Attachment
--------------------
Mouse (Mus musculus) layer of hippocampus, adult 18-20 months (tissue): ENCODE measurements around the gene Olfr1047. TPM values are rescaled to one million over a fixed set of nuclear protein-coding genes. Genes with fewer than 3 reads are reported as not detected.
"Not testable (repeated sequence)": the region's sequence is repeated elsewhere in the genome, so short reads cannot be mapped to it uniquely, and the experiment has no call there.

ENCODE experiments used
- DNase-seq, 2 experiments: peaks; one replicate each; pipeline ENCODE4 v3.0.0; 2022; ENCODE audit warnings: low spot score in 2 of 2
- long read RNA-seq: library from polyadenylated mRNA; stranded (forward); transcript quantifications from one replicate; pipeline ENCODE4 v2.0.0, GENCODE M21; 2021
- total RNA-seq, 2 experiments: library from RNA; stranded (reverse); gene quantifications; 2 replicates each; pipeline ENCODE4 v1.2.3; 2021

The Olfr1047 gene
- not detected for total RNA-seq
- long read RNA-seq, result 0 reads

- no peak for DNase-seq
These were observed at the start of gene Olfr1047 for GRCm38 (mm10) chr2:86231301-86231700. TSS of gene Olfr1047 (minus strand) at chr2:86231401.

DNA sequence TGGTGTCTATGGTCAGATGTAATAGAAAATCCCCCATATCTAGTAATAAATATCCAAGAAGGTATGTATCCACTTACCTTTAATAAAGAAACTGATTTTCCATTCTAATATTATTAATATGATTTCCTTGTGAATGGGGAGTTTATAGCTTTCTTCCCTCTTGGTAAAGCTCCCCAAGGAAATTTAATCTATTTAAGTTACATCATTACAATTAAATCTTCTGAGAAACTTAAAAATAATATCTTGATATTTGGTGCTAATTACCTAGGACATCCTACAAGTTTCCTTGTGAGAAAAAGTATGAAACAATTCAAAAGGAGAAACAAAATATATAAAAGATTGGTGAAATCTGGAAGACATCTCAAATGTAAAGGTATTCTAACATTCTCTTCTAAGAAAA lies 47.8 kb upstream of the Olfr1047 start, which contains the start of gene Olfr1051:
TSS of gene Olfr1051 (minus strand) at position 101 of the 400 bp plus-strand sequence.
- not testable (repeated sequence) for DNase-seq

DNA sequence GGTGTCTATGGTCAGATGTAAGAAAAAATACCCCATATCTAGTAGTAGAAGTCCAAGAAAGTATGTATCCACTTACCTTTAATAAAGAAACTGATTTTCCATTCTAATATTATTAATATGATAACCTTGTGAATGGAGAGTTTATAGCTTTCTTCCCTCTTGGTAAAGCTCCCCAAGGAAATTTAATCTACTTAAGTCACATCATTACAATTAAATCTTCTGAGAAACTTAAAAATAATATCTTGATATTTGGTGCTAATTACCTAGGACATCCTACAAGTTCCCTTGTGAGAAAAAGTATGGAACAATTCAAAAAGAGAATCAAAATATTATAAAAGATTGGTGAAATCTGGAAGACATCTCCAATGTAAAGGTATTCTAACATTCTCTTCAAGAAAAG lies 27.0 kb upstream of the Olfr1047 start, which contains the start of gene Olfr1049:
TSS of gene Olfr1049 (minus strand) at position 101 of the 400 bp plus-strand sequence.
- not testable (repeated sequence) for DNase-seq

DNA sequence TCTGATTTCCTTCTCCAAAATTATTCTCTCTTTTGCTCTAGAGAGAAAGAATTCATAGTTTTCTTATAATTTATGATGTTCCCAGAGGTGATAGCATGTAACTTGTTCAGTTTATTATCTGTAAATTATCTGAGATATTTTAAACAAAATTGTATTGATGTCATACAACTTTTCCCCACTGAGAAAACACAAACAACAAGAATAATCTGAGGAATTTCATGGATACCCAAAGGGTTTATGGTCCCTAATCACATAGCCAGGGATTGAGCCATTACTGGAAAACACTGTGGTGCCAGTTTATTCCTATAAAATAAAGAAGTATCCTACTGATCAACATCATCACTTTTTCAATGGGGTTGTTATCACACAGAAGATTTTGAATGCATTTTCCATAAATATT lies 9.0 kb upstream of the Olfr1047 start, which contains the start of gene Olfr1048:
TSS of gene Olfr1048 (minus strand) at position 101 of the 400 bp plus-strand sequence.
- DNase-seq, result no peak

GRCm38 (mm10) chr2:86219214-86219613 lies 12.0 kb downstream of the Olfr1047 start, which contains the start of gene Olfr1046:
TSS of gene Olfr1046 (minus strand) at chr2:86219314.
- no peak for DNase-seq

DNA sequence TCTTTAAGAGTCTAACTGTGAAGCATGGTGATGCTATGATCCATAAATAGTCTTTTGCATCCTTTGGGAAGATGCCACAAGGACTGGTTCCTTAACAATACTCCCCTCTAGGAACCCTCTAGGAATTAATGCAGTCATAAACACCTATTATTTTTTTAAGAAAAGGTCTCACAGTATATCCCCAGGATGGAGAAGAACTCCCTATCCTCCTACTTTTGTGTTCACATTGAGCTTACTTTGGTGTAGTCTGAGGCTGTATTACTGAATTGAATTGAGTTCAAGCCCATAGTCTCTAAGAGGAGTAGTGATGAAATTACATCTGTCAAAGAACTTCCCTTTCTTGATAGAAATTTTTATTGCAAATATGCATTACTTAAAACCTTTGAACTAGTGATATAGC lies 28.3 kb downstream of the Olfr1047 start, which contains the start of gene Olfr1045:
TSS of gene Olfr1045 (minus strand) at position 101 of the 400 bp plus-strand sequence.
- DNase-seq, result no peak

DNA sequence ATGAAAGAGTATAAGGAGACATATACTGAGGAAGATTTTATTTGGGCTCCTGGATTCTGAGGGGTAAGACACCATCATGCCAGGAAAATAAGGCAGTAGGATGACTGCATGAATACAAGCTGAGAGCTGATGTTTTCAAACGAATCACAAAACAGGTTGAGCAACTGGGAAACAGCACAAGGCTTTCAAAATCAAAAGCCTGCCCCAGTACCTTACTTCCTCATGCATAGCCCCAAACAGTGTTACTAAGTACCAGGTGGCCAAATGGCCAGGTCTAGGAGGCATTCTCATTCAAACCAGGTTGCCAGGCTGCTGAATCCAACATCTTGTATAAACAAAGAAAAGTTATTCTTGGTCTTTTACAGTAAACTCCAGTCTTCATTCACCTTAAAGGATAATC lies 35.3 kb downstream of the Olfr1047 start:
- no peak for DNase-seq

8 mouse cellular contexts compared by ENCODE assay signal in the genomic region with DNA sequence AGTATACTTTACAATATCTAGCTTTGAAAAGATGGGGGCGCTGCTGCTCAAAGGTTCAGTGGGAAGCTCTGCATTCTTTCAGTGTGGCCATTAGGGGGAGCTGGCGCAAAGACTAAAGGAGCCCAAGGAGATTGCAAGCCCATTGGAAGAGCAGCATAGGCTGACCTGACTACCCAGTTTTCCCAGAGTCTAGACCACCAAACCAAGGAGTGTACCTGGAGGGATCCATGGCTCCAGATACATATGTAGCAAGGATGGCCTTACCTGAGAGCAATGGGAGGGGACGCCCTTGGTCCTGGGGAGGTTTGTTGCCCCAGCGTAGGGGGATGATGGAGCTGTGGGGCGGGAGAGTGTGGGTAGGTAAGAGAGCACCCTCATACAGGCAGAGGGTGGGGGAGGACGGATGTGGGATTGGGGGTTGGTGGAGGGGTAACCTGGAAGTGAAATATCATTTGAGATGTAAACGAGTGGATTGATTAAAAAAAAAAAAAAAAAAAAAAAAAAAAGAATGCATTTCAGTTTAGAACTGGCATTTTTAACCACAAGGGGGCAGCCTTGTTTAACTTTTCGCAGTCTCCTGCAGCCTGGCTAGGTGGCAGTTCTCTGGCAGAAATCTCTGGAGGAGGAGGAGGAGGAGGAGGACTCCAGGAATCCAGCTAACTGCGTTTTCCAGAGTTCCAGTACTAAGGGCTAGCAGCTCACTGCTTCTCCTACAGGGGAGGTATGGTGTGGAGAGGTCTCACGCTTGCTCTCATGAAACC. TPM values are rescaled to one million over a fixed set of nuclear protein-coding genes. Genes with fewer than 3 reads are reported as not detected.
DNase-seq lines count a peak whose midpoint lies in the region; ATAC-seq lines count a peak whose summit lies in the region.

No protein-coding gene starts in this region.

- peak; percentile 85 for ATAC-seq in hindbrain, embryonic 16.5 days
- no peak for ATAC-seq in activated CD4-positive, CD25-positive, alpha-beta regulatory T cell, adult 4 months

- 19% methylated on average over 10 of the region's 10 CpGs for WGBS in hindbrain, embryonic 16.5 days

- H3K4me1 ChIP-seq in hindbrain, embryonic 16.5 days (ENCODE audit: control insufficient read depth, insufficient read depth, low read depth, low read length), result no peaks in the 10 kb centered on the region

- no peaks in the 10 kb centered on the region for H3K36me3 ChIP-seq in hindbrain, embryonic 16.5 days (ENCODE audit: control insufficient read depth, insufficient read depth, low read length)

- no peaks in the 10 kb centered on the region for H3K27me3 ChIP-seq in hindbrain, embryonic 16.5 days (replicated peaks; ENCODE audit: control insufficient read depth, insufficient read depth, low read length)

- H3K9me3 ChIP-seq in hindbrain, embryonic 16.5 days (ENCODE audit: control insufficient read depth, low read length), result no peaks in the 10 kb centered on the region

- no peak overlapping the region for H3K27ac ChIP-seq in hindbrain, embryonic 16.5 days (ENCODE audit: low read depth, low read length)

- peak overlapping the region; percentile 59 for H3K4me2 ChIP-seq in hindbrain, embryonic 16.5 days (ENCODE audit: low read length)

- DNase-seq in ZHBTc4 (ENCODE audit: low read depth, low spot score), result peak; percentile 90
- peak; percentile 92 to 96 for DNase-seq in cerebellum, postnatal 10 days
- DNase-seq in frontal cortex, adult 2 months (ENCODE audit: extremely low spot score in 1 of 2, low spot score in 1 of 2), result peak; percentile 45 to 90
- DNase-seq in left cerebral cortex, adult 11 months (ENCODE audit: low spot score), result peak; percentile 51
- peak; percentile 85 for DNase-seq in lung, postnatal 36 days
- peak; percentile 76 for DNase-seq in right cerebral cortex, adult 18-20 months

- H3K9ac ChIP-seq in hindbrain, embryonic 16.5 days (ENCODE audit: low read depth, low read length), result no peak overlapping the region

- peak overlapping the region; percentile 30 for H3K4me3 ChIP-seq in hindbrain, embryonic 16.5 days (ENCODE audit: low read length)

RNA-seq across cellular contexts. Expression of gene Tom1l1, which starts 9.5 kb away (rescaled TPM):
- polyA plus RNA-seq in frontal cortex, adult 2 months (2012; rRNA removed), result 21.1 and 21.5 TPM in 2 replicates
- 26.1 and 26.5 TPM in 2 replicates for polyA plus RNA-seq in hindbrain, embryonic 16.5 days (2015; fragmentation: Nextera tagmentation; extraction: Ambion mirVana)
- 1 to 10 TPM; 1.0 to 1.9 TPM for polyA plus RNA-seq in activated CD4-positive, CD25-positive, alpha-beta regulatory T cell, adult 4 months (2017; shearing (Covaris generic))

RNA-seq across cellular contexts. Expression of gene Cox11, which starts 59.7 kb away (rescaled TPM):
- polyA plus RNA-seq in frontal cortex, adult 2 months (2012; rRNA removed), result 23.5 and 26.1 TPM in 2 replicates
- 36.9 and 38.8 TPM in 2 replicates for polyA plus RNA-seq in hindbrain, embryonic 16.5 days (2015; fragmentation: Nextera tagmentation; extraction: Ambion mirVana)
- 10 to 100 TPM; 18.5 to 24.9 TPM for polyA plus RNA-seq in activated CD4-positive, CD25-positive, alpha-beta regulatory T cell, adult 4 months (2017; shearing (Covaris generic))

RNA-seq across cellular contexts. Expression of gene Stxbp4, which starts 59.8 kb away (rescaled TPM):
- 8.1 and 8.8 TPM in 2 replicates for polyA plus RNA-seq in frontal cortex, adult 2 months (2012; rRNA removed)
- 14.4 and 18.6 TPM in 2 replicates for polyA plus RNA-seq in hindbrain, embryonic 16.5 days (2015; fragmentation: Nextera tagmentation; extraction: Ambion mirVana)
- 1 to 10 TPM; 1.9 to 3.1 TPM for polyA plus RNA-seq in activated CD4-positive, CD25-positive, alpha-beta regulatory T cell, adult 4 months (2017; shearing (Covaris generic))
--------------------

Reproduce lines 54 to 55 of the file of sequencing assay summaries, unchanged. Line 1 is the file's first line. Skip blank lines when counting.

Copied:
- polyA plus RNA-seq in frontal cortex, adult 2 months (2012; rRNA removed), result 23.5 and 26.1 TPM in 2 replicates
- 36.9 and 38.8 TPM in 2 replicates for polyA plus RNA-seq in hindbrain, embryonic 16.5 days (2015; fragmentation: Nextera tagmentation; extraction: Ambion mirVana)